In any case, Everyday Calculus had a few interesting nuggets, but overall I didn't really enjoy it. However, it was a quick read, and it did make me want to get out my old calculus and numerical methods textbooks, so it wasn't a total loss.

How Not To Be Wrong

Despite its pretentious title, this book was full of awesome. With chapter titles like "Everyone Is Obese" and "Dead Fish Don't Read Minds," I knew I was in for an entertaining read, and I was not disappointed. Ellenberg does a great job covering a number of real-world issues from a mathematical perspective, and clearly explains the logic and reasoning behind many of the mathematical methods that are used in analysis.

The book had a definite focus on probability and statistics, which makes a lot of sense when talking about how to make money off of a poorly designed lottery or how the link between smoking and lung cancer became undeniable as the evidence mounted against cigarettes. Ellenberg periodically brought other fields of mathematics into the discussion, such as linear algebra and non-Euclidean geometry, but he always circled back to statistics. It's fitting since statistics is probably the most applicable field of mathematics to our everyday life, and it's something everyone would benefit from knowing more about. So many of our personal experiences that guide our intuition can lead us to the wrong conclusions when we try to extrapolate them into broader contexts, and statistics provides the tools to correct our thinking.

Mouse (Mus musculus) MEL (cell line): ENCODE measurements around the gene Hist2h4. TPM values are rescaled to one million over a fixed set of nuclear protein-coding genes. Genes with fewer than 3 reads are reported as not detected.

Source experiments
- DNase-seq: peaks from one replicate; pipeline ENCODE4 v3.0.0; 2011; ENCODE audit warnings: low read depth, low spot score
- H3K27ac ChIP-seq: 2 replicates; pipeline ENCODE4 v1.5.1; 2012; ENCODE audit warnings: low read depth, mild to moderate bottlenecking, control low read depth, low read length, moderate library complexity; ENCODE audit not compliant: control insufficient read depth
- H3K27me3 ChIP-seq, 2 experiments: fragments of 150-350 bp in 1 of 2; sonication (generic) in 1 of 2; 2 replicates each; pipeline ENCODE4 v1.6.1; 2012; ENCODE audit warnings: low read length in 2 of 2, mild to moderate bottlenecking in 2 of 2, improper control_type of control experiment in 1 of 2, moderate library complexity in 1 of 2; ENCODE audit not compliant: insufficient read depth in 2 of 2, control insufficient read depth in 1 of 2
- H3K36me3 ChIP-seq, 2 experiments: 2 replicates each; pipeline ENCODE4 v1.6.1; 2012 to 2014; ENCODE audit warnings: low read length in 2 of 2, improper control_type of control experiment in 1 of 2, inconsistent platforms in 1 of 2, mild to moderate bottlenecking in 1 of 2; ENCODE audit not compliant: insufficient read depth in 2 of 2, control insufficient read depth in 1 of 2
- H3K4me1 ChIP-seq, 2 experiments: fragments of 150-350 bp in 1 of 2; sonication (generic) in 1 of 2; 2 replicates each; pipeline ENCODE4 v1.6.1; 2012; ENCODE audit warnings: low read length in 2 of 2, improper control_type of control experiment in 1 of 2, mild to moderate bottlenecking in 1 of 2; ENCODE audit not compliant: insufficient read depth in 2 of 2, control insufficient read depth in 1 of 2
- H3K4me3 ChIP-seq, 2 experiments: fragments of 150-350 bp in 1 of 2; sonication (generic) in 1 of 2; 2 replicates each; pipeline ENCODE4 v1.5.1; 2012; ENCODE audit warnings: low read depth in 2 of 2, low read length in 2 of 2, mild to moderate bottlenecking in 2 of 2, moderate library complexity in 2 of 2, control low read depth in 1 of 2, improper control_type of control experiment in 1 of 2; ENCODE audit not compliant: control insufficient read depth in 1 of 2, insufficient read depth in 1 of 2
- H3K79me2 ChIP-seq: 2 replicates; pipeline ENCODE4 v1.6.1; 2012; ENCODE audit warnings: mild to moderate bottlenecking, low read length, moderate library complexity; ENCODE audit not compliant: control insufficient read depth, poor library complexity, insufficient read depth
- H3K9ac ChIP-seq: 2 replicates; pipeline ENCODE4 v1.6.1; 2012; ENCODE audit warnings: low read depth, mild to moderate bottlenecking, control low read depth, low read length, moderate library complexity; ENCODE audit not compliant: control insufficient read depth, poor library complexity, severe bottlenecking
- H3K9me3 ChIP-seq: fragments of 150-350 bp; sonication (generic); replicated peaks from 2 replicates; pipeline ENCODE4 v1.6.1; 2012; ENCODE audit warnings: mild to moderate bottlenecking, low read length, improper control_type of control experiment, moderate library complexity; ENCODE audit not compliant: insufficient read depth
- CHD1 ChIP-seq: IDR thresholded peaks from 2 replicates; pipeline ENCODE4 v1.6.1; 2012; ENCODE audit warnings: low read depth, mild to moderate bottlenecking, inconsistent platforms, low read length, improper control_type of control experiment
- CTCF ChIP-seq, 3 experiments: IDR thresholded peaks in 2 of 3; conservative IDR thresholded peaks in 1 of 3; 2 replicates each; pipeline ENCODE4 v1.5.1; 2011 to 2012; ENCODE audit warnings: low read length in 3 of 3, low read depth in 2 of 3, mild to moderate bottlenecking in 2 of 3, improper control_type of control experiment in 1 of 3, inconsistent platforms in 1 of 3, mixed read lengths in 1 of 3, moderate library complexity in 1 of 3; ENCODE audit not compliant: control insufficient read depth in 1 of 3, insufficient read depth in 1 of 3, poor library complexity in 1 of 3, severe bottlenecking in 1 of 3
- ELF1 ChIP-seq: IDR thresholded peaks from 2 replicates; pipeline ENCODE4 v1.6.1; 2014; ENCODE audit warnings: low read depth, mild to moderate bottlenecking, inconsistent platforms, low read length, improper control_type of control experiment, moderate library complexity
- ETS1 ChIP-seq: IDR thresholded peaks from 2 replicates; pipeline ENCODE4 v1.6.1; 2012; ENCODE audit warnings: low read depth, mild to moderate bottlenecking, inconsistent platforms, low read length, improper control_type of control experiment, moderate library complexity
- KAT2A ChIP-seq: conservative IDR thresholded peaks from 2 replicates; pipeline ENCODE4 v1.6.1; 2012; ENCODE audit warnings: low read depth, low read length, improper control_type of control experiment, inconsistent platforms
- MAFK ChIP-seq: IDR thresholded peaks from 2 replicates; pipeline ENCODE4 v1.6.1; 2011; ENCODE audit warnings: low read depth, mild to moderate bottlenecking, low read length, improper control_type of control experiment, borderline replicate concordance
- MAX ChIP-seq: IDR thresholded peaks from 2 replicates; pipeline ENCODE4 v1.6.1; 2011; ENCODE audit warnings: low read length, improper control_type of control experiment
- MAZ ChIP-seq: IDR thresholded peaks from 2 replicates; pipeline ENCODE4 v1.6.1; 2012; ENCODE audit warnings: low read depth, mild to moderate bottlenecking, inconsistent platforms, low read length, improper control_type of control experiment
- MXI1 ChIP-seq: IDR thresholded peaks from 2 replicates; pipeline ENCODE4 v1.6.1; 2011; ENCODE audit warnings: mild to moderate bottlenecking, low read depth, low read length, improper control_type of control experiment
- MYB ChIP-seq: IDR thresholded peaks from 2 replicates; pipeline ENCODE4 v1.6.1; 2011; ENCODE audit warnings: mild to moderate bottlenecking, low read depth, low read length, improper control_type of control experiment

For example, Ellenberg goes into a discussion on Big Data and how when you're filtering for some particular type of person that's a very small percentage of the population (his example is terrorists, but it could be any small group), it doesn't matter how accurate your filter is. Even if it's 99% accurate in filtering out people not in the group you want to detect, you're going to end up with a lot of false positives because 1% of hundreds of millions of people is still millions of people. Then he lays out the argument for the right to privacy:
You might well think that Facebook would never cook up a list of potential terrorists (or tax cheats, or pedophiles) or make the list public if they did. Why would they? Where's the money in it? Maybe that's right. But the NSA collects data on people in America, too, whether they're on Facebook or not. Unless you think they're recording the metadata of all our phone calls just so they can give cell phone companies good advice about where to build more signal towers, there's something like the red list going on. Big Data isn't magic, and it doesn't tell the feds who's a terrorist and who's not. But it doesn't have to be magic to generate long lists of people who are in some ways red-flagged, elevated-risk, "people of interest." Most of the people on those lists will have nothing to do with terrorism. How confident are you that you're not one of them?
It doesn't matter if innocent people should have nothing to hide, which is one of the arguments the people make that are trying to create these lists and provide Security For All. Innocent people should not live in fear that their government will wrongly implicate them in criminal activity, especially without their knowledge via these secret lists. It's not really improved security when a large number of citizens are in danger of wrongful incrimination by their government.

Ellenberg also talks eloquently about education in mathematics, both from his perspective as a professor teaching students the importance of practicing calculation and learning how to think mathematically, and his experience as a student learning about hard work: